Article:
As insurance volumes rise, “reinsurance capacity is holding up well as evidenced by some markets having increased line size and tenors as well as new market entrants,” notes Danny Oades, partner, credit and political risk, JLT Risk Solutions.

Here he cites Liberty International, Garant, Atrium, and Bermuda-based Lancashire and Houston Casualty. Underwriters’s more professional approach, and greater focus on products that address market needs, mean that “PRI is more of a standard form of cover actively sought by clients,” Oades adds.

In the US market, companies are looking more keenly at equity insurance, according to Evan Freely, New York-based senior vice-president at Willis Financial Solutions. “Denial of justice cover – to protect against a government delaying or denying an insured from resorting to an arbitration mechanism – is increasingly requested,” he says.


Freely also cites an uptake in trade disruption insurance, where insureds protect – often via a small handful of Lloyd’s market syndicates – against loss of profits stemming from supply chain disruption by governments or other entities.

Terrorism focus

Demand for traditional expropriation and political violence cover has also grown, comments James Cunningham, senior vice-president at Marsh Political Risks in London.

“9/11 was the key turning point, and triggered the development of standalone terrorism and subsequently political violence products,” he observes. Before this, property underwriters typically provided terrorism cover. Afterwards, however, terrorism was excluded as a standard, and the PRI market began to write the cover.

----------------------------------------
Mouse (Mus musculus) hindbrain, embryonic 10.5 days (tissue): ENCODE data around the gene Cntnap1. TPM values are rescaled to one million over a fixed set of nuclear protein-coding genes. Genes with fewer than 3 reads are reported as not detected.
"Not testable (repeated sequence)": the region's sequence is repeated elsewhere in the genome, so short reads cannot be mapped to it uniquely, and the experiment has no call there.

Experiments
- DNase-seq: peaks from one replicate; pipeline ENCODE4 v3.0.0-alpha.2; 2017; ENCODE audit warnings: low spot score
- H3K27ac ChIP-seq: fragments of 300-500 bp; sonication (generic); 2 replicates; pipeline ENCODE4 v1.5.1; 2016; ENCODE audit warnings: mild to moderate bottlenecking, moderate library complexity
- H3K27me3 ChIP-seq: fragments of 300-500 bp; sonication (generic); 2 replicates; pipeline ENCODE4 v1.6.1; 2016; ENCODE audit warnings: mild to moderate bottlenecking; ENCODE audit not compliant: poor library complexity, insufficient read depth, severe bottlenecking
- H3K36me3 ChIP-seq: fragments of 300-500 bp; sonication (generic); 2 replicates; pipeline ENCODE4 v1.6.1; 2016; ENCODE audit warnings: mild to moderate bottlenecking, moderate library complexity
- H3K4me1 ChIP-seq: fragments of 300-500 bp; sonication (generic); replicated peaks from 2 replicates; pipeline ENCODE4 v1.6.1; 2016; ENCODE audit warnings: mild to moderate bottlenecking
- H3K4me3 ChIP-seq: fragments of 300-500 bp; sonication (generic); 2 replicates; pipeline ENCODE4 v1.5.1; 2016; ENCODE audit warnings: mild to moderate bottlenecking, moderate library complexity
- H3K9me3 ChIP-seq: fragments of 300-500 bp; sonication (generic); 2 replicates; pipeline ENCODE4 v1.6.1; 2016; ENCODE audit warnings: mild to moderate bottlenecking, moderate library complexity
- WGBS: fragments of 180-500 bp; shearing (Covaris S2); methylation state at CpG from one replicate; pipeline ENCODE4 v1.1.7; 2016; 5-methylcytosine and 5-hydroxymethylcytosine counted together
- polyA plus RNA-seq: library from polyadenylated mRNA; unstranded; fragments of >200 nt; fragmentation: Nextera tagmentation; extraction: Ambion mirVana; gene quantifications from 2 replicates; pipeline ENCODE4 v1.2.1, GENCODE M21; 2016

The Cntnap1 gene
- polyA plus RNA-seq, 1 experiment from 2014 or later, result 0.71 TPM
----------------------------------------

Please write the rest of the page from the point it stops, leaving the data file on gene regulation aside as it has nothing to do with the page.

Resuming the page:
One of the London market’s most experienced political risk brokers, Charles Berry, chairman of the BPL Global brokerage, takes up the story. “It became obvious to us that the insurance market’s T3 standard terrorism insurance wording was designed for OECD countries as it excluded both war and political risks, which was hardly appropriate if you held assets in certain emerging markets.”

Three years ago, says Berry, BPL Global redesigned its global political violence cover to encompass emerging markets terrorism. “It was logical to take words like insurrection, civil war and war – all of which were in the T3 exclusions – and include them in the product.”

BPL Global has also broadened out its offer of PRI cover on mobile assets in emerging markets, to cater for some of the “increasingly common insurgency and guerrilla actions” in emerging markets like Nigeria, Iraq and Afghanistan, Berry comments.


Is enough PRI cover capacity available for such markets

  • “Parts of the PRI market can do Iraq and Lebanon, but there are risk issues, not least that reinsurers won’t cover war on land, which generates country aggregate concerns” says an underwriter. “Also, if an underwriter has a US$10mn line available, and a choice between Iraq and a mushroom farm in California, he might only write US$500,000 for Iraq,” he suggests.


Middle East conflicts have “prompted underwriters to scale back on contract frustration and political violence exposures,” confirms Alistair Mole, director at London-based brokerage Benfield Political Risks. Yet cover is still plentiful – and cheap – on a market such as Syria, where war on land cover is available at “less than 0.2-0.25%”, says de Haldevang. “Throw in terrorism and it won’t cost you a great deal more, if anything,” he adds.

There is nevertheless one other potential peril to contend with, states another underwriter who prefers anonymity. “Sometimes decisions whether or not to indemnify may come down to who your underwriter is – insurers can still differ in their interpretation of the same claim,” he cautions. The key to all PRI purchasing is “to go to a broker that totally understands the subject matter,” he concludes.